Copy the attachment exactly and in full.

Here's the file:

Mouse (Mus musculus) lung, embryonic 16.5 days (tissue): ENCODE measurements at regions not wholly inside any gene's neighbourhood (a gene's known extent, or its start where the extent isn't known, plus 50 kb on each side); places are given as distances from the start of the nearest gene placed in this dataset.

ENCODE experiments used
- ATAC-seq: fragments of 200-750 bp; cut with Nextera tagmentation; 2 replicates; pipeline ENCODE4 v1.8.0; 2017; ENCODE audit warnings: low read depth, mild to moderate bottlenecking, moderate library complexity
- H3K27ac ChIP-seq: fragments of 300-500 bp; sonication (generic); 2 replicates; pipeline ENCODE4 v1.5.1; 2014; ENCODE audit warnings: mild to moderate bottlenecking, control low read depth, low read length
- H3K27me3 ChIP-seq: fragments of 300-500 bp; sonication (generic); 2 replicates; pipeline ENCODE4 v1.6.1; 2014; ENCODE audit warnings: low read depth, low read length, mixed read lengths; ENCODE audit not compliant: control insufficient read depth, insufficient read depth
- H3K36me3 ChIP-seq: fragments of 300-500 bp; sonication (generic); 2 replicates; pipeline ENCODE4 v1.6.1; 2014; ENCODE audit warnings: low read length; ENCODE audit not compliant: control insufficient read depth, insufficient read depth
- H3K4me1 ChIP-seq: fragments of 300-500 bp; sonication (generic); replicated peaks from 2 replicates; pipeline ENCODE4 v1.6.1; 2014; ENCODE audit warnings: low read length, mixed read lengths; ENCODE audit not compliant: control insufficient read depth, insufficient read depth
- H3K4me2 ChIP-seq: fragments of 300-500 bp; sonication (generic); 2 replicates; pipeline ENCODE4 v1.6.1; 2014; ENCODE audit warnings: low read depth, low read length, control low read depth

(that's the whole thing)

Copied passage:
Mouse (Mus musculus) lung, embryonic 16.5 days (tissue): ENCODE measurements at regions not wholly inside any gene's neighbourhood (a gene's known extent, or its start where the extent isn't known, plus 50 kb on each side); places are given as distances from the start of the nearest gene placed in this dataset.

ENCODE experiments used
- ATAC-seq: fragments of 200-750 bp; cut with Nextera tagmentation; 2 replicates; pipeline ENCODE4 v1.8.0; 2017; ENCODE audit warnings: low read depth, mild to moderate bottlenecking, moderate library complexity
- H3K27ac ChIP-seq: fragments of 300-500 bp; sonication (generic); 2 replicates; pipeline ENCODE4 v1.5.1; 2014; ENCODE audit warnings: mild to moderate bottlenecking, control low read depth, low read length
- H3K27me3 ChIP-seq: fragments of 300-500 bp; sonication (generic); 2 replicates; pipeline ENCODE4 v1.6.1; 2014; ENCODE audit warnings: low read depth, low read length, mixed read lengths; ENCODE audit not compliant: control insufficient read depth, insufficient read depth
- H3K36me3 ChIP-seq: fragments of 300-500 bp; sonication (generic); 2 replicates; pipeline ENCODE4 v1.6.1; 2014; ENCODE audit warnings: low read length; ENCODE audit not compliant: control insufficient read depth, insufficient read depth
- H3K4me1 ChIP-seq: fragments of 300-500 bp; sonication (generic); replicated peaks from 2 replicates; pipeline ENCODE4 v1.6.1; 2014; ENCODE audit warnings: low read length, mixed read lengths; ENCODE audit not compliant: control insufficient read depth, insufficient read depth
- H3K4me2 ChIP-seq: fragments of 300-500 bp; sonication (generic); 2 replicates; pipeline ENCODE4 v1.6.1; 2014; ENCODE audit warnings: low read depth, low read length, control low read depth